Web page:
Iconic Producer and Rapper Q-Tip Blurs Genre Lines to Push Hip-Hop Forward

Sample five tracks from A Tribe Called Quest’s main producer and frontman Kamaal Ibn John Fareed, aka Q-Tip.

Wikimedia Commons
Wikimedia Commons

Iconic producer, rapper and tastemaker Kamaal Ibn John Fareed or, as he’s more publicly known, Q-Tip, found his passion for music as a preteen in Queens, New York. He and future collaborator Malik Taylor, or Phife Dawg, were just kids when they met at church and struck up a friendship built around their love of music. Encouraged by Phife, Q-Tip started rapping shortly after the pair heard the Sugarhill Gang’s “Rapper’s Delight” for the first time. He also began mining records from his father’s extensive jazz collection and started DJing and making beat tapes by age 12.

By the time he got to high school, Q-Tip also befriended Ali Shaheed Muhammad, Afrika Baby Bam and Mike Gee, the latter two forming the hip-hop group Jungle Brothers. Q-Tip continued to refine his MC skills by participating in rap battles under the monikers MC Love Child and J Nice. He and Muhammad formed an MC and DJ duo and began making demo tapes. They were later joined by fellow classmate Phife as well as neighborhood friend Jarobi White and collectively started calling themselves Quest.

Afrika Baby Bam gave him the nickname “Q-Tip,” which stuck with him in high school, and eventually becoming his stage name. In 1988, Q-Tip was featured on Jungle Brothers’ songs “The Promo,” which he helped produce, and “Black Is Black,” in which he renamed his group A Tribe Called Quest.

Click on the player above to hear “5 on 5: Q-Tip” and explore Q-Tip’s evolving legacy with these five essential tracks:

1. “Bonita Applebum” — A Tribe Called Quest

In 1989, A Tribe Called Quest signed with Jive Records and began working on their debut album, with Q-Tip serving as the group’s main producer and frontman. The album, People’s Instinctive Travels and the Paths of Rhythm, was released in early 1990 and established Q-Tip as a highly skilled lyricist, an inventive producer and one of the most unique voices in hip-hop.

“Bonita Applebum” employs a creative sample from the Roy Ayers-produced group Ramp and their track “Daylight.” “Bonita” was based on a real girl who attended the group’s high school. The song explains the politeness and deference of approaching a woman as a romantic interest, with Q-Tip’s approach being sincere and earnest, which was diametrically opposed to the abject misogyny of hip-hop at that time.

2. “Check the Rhime” — A Tribe Called Quest

People’s Instinctive Travels and the Paths of Rhythm put the hip-hop community on notice that A Tribe Called Quest was a group to watch. They went on to release The Low End Theory, a quintessential album melding hip-hop and jazz fusion. Q-Tip being the tastemaker and resourceful musician he was mined samples from his jazz collection while metaphorically drawing comparisons between their lyrical style with jazz players like Lonnie Smith, Grover Washington Jr. and Ron Carter, the latter joining the recording sessions to add his supple basslines to tracks like “Excursions” and “Buggin’ Out.”

It was The Low End Theory in which Q-Tip and Phife Dawg refined their lyrical chemistry, becoming one of the most devastating 1-2 punches in hip-hop with a sharp-witted, contrasting lyrical style grounded in social commentary, humor and gripping wordplay.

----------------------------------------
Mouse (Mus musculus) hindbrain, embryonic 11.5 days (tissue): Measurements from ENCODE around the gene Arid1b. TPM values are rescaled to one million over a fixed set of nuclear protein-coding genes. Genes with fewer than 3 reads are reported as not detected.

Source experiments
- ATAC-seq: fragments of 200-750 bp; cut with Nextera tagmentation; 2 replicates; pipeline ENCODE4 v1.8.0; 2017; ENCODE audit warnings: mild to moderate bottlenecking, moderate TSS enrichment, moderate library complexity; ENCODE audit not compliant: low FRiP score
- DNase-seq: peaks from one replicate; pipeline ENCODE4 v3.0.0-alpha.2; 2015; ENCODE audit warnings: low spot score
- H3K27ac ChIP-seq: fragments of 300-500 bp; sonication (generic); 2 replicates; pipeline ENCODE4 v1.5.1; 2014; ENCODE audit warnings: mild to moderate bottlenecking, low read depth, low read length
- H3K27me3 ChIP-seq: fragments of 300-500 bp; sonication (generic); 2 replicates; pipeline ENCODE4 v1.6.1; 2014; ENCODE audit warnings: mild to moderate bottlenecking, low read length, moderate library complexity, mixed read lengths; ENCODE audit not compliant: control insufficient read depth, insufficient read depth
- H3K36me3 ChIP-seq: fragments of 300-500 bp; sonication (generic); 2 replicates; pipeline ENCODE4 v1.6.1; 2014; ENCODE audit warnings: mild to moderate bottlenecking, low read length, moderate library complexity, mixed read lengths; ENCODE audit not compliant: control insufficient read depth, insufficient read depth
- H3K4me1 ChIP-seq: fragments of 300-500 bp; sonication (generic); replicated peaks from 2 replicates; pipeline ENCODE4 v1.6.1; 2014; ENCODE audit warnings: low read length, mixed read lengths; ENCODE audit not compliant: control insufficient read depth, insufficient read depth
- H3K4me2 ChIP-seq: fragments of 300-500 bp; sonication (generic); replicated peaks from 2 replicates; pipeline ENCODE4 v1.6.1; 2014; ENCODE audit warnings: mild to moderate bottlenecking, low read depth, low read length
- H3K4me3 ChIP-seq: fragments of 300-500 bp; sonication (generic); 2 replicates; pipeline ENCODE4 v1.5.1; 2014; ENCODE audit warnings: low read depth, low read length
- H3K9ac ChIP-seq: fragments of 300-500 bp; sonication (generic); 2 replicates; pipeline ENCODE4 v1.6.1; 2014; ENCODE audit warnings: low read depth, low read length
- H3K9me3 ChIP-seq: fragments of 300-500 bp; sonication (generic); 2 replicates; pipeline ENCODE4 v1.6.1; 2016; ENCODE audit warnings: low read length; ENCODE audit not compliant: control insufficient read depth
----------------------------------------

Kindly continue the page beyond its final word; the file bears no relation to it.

3. “Vivrant Thing”

Fueled by Q-Tip’s musical vision and eclecticism, A Tribe Called Quest would continue to blur genre lines and achieve artistic benchmarks with its following release Midnight Marauders, highly regarded as their best work and one of the best albums created during the golden age of hip-hop of the early 1990s. They went on to release Beats, Rhymes & Life and The Love Movement before disbanding for a time to pursue solo ventures. For Q-Tip, this manifested as his 1999 release, Amplified, which he produced with J Dilla, whom he had met some years earlier through Detroit soul man Amp Fiddler.

4. “Feelin'”

The next few years would find Q-Tip bouncing around record labels as the industry was in a state of flux. Some of his subsequent projects would become shelved or shuffled around as record companies merged and downsized, and new executives became hesitant to release albums they deemed as too experimental with not enough mainstream commercial appeal. As a result, Q-Tip’s albums remained shelved in the purgatory of the developmental stage with no release, as was the case with his work Kamaal The Abstract, recorded in 2001.

The album was originally planned for release in 2002 as the follow-up to Amplified, but it was shelved by Q-Tip’s record label at the time who doubted its commercial viability. It was eventually leaked on the internet, while the distribution of promotional copies led several publications to run reviews of the album anyway, thus serving as an unofficial release. It eventually received a formal release in 2009.

The album finds Q-Tip rapping, singing and exploring his jazz influences with loose arrangements providing space for an improvisational sound.

5. “Gettin Up”

The legacy of Q-Tip is a constantly evolving one. His music impacted a generation of music lovers during what is considered hip hop’s golden age of creativity, diversity and discovery.  He introduced a form of jazz sampling and bohemian chic that heavily influenced the neo-soul and progressive soul movements, while shying away from the hardcore posturing and misogynistic tones of hip hop that were popular at the time.

Q-Tip is a leader and a maverick who took myriad nonconformist risks. He is an iconoclast who always made sure to charm the Bonita Applebums while practicing the art of moving a crowd — hip-hop and music in general are all the better for it.

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